The Irish Monstrance
- By Leo Madigan

Met an old colleague during the week to discuss a job, and he presented me with a slim beautifully produced and lavishly illustrated book.
We thumbed the pages, looked at the photos and reminisced about the trade of our youth, recalling yarns and remembering the people in the photos featured in the book.
He worked in Gunning’s,
I worked in M.H.Gill & Son. 

The book brought up memories of the old times, the camaraderie, the pride the craftsmen had in their work and in the products of their particular workshop, the competition between the different firms in Dublin at that time, and the fantastic work they produced.

We were both delighted to see this work been brought to the attention of the public at large.
I went on to work in Royal Irish Silver, the silversmithing firm that evolved out of Gunning’s, and there are some photos of the Royal Irish workshop in the little volume.

The book is “The Irish Monstrance” by Leo Madigan. 

The Irish Monstrance - By Leo Madigan

It’s the story of a Monstrance (A monstrance is a sacred vessel in which the host of the Eucharist is exposed for veneration at Benediction) from its conception to its completion and arrival in Fatima in the year of 1949 and its history since.

The monstrance was paid for by public donation of money and personal jewellery.

The book explains how the monstrance design evolved as more and more money and jewels arrived at Gunning’s Ecclesial Art Metalworks premises. 

It was designed by Larry Gunning and made by a team of craftsmen, many of whom I would imagine, had an input into the design as the work evolved.

Contributions from the public of money and jewellery at this time for sacred vessels and later on was not uncommon.

The Monstrance is 42” High, made of gilded sterling silver.

It weighs 8 kilos and is studded with 1,700 jewels, of which 650 are diamonds.

Even though the Monstrance was complete, money and jewellery continued to arrive at Gunning’s so they decided to “make an 18ct solid gold lunette and house it in a custos of silver gilt studded with diamonds, the custos, in which the Eucharist is placed when not exposed in the Monstrance, was a creation in itself.”

The Monstrance and Custos are heavily chased all over with Celtic interlacing and other motifs and up the stem of the Monstrance is a chased figure of the Blessed Virgin.

The Monstrance is also encrusted with rings that had their shanks cut off and the head with the stones were set in the Monstrance.

The author takes us on what he calls a tour of the Monstrance in which he explains and shows with beautiful photos the symbolism of the overall design and the details of the Monstrance.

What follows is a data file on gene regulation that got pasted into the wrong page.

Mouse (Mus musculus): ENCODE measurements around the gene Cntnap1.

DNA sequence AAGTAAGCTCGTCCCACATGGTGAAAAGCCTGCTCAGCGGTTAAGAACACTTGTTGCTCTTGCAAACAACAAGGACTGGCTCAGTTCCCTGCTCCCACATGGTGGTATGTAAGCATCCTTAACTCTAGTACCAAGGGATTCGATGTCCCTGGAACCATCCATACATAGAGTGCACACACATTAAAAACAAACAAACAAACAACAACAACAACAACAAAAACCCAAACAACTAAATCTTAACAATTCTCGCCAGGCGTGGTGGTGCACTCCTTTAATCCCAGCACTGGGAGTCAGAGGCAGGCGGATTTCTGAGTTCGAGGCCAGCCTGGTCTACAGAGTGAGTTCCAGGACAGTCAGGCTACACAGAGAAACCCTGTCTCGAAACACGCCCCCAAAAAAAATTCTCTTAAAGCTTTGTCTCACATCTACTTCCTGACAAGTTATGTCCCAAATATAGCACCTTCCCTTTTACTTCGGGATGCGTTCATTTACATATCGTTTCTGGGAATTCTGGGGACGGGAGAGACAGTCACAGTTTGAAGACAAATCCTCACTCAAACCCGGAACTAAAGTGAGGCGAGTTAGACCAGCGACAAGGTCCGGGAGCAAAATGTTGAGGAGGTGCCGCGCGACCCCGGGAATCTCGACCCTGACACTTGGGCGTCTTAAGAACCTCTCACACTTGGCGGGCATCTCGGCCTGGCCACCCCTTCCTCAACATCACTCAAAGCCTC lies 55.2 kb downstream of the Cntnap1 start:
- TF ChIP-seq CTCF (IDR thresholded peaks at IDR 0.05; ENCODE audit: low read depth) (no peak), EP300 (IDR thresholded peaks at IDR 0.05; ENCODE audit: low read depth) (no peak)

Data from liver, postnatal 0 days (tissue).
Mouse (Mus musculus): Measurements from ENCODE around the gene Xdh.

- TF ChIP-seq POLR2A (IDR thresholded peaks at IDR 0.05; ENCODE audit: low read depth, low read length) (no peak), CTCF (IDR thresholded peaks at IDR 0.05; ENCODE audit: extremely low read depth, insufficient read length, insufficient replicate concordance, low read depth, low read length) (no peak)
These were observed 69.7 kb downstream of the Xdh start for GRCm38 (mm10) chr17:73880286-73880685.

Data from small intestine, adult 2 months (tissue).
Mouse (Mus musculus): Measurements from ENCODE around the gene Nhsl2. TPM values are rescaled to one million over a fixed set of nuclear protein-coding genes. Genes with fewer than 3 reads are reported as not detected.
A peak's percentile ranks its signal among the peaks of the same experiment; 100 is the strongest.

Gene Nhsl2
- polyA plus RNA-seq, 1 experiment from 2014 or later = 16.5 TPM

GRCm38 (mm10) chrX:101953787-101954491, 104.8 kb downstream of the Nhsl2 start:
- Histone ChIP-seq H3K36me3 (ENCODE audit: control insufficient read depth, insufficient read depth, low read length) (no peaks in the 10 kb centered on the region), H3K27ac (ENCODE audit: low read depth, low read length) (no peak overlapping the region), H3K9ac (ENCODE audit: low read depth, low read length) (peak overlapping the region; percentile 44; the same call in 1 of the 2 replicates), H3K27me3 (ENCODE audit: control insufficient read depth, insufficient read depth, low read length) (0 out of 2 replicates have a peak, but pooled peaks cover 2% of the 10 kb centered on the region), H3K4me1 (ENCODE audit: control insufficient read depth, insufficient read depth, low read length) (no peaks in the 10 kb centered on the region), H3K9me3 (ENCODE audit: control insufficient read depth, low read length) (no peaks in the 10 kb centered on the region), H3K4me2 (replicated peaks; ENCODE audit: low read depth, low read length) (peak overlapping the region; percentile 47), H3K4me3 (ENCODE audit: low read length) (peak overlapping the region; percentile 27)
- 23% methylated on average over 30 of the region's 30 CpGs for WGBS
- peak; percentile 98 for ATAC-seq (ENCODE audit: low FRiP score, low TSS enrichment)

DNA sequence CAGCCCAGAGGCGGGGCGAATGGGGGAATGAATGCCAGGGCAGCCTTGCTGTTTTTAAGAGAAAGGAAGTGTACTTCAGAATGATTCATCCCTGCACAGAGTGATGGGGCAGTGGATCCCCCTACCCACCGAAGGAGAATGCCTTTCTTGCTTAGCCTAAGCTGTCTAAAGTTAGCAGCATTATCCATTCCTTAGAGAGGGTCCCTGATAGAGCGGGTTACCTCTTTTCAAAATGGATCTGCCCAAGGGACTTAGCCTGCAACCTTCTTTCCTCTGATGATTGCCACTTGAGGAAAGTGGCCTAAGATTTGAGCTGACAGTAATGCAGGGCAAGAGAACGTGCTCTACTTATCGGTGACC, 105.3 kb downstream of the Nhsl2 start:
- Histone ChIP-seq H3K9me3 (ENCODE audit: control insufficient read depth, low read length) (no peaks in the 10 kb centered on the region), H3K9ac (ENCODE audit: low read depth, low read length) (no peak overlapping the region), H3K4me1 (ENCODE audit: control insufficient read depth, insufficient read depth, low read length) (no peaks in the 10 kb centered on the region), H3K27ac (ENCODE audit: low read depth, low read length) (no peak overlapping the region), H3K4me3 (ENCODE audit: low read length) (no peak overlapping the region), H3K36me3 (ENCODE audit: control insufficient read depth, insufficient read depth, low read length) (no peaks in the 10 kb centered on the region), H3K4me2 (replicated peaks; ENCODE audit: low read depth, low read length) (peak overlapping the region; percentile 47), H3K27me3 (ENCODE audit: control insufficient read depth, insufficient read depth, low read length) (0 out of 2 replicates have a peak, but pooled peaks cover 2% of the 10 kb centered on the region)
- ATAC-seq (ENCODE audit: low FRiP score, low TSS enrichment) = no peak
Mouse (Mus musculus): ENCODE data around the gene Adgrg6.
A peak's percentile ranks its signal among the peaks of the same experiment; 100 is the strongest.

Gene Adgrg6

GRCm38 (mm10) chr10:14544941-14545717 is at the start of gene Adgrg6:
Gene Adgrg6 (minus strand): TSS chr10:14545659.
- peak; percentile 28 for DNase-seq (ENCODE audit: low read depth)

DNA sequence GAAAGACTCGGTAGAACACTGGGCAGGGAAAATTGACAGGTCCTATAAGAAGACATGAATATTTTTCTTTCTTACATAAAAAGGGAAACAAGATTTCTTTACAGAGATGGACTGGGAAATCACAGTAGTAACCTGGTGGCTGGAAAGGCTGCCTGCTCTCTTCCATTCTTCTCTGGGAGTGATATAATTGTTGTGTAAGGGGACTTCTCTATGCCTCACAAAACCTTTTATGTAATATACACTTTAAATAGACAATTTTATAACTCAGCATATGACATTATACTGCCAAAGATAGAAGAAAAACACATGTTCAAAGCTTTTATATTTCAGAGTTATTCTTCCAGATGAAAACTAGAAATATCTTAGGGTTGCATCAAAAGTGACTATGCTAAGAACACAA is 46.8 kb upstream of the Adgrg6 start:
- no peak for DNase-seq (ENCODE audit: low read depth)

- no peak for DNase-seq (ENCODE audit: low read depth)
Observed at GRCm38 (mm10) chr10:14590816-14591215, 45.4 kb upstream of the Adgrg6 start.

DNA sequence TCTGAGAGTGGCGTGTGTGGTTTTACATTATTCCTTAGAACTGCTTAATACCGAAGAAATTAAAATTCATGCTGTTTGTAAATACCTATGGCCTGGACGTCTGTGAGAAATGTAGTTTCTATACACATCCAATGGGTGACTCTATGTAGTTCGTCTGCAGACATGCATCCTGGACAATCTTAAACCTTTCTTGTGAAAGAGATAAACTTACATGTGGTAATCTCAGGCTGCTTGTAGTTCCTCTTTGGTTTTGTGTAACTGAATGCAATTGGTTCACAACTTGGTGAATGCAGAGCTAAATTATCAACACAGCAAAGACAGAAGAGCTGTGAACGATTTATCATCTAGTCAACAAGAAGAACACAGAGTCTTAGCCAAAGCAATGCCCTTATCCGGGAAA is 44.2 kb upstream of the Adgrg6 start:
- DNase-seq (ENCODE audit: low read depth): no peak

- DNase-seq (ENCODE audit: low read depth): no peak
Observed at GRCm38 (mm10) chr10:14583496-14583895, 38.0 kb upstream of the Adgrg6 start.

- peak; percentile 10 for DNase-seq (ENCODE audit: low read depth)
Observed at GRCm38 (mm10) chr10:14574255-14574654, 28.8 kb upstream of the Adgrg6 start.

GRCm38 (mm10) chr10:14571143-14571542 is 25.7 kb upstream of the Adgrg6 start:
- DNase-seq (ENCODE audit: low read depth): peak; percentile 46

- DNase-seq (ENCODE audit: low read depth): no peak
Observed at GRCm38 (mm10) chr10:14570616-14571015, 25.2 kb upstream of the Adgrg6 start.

This is all very interesting, but what gave me the creeps was this interpretation by Mr. Madigan.

“At the base of each of the rays are smaller irregular rays such as one might find in illustrations of the the sun to evoke dazzling light.

These were incorporated to represent the flames of hell as seen in the horrifying vision of the place of damnation granted to the Fatima seers on July 13th 1917”

I do not accept for a minute his interpretation of the irregular rays representing the rays of hell, and I think it’s nothing short of blasphemy to suggest it !

It was a convention of the time that this was the way the rays of a Monstrance were configured to represent light emanating from the Host.Healing light as opposed to destructive flames.

When I read this it brought me right back to when I was a young impressionable, sensitive, child being fed a constant diet of this kind of terror the scars of which I still bear.

So much for the Good News.

The Catholic Church, before Vatican 11, gave great employment to many people in the precious metal business, of which I was one.

It was a great time for chasers as most work, like for example, The Irish Monstrance, was heavily chased and decorated.

No Institution or Corporate body has ever come near to replacing the church as an employer of silversmiths, mores the pity.In some ways this book reminds me of the pamphlets that were to be found at the back of catholic churches in the nineteen fifties and sixties.

However, it wins me over for a number of's quirky and different, AND it has great photos.

It’s a history or snapshot of Gunning’s and the trade in Dublin of that time, it also gives an indication of how the work from these workshops is spread all over the world, the pieces besides the Monstrance shown in the book are now in churches all across the USA.

It’s a celebration and a recognition of the many great craftsmen and women who worked on this Monstrance and the other examples of sacred metalwork illustrated in this little gem of a book.

This period might be termed the Golden Age of Celtic Revival Church Metalwork.

I would never tire of picking up this little book up and leafing through it.

It’s a major contribution to the history of the precious metal and brass finishing trades in the Dublin of the nineteen forties, fifties and sixties.

The book can be purchased at the following link :

The Irish Monstrance, by Leo Madigan.